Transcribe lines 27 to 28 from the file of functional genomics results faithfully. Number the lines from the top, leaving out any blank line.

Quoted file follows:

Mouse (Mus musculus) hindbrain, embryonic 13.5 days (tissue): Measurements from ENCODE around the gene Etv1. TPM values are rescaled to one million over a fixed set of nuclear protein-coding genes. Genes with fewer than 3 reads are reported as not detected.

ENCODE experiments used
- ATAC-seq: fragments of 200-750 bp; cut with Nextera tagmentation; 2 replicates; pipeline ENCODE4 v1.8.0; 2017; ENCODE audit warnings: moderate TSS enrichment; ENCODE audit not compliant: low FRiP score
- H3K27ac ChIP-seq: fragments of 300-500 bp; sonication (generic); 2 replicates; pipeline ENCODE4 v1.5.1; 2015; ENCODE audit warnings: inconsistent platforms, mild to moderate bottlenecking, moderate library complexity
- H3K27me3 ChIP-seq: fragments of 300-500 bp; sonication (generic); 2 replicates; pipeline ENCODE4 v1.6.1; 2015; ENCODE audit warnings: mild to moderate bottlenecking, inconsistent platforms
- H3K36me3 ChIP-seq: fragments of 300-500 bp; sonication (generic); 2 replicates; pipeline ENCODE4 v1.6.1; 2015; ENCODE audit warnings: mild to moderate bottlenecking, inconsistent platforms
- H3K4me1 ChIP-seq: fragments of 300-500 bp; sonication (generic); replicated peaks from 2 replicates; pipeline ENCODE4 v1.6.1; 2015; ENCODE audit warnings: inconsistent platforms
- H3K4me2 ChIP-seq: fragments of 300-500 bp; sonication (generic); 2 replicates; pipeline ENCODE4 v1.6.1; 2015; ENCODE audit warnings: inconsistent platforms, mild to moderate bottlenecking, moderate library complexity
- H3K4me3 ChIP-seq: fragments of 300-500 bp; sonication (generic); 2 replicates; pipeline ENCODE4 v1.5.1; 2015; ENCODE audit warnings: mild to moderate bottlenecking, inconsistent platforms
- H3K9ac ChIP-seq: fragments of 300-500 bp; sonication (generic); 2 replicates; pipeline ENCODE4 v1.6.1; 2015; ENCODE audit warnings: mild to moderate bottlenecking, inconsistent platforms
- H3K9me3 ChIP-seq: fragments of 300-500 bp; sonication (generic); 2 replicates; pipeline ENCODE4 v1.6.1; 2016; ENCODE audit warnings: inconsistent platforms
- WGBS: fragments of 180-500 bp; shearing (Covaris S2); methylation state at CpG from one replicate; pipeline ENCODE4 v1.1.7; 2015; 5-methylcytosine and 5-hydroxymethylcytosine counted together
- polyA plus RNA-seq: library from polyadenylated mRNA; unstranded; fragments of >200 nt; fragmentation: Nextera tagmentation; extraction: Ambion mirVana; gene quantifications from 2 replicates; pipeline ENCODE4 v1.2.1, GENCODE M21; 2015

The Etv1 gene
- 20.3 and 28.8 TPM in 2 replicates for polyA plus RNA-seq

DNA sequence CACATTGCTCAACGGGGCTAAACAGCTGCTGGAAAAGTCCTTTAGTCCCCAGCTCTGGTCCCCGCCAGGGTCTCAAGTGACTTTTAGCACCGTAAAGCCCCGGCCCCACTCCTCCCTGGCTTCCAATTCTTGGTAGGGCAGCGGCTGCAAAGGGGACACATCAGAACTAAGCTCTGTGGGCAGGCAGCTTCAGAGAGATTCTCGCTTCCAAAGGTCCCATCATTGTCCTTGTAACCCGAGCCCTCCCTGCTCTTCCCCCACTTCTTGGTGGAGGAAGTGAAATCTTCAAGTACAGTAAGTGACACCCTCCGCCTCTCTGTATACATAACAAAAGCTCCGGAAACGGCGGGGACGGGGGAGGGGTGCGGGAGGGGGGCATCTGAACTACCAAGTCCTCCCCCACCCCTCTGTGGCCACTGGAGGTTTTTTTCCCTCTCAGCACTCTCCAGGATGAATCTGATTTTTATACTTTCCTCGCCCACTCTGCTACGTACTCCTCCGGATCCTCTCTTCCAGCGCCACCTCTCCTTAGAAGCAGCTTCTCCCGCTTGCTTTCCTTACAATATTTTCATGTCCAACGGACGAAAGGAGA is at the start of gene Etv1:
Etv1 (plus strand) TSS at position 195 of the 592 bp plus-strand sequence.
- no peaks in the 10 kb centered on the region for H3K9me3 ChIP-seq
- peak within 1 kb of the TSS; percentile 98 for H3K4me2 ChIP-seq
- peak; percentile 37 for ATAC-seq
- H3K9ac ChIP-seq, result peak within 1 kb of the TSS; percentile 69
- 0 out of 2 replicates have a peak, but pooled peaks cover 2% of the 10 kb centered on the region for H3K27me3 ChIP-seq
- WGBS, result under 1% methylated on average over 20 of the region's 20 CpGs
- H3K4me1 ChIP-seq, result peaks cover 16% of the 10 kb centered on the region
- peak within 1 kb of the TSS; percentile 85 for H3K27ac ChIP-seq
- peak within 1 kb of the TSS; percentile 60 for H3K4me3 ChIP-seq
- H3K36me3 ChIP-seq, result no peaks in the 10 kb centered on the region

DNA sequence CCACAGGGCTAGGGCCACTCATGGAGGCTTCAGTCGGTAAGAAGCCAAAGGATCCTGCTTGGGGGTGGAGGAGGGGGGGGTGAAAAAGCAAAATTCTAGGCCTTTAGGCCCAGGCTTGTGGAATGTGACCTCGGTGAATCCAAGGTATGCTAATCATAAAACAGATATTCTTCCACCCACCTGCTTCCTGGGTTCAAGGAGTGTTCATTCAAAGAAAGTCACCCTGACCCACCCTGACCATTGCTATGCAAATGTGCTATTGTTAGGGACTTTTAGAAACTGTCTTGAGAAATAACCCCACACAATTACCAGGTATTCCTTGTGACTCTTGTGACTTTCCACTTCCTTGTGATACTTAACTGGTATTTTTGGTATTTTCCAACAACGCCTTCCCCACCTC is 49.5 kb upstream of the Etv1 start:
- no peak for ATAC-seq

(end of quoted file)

- H3K36me3 ChIP-seq, result no peaks in the 10 kb centered on the region

DNA sequence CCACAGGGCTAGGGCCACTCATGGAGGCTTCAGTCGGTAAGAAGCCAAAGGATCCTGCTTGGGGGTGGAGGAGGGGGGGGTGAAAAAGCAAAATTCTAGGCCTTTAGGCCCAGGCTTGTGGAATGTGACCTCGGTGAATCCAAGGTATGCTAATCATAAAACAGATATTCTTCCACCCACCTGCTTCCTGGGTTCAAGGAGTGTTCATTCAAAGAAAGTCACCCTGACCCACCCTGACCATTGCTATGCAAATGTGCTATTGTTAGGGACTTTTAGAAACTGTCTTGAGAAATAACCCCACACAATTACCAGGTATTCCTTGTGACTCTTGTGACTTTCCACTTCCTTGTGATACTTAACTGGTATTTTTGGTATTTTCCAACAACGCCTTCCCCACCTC is 49.5 kb upstream of the Etv1 start: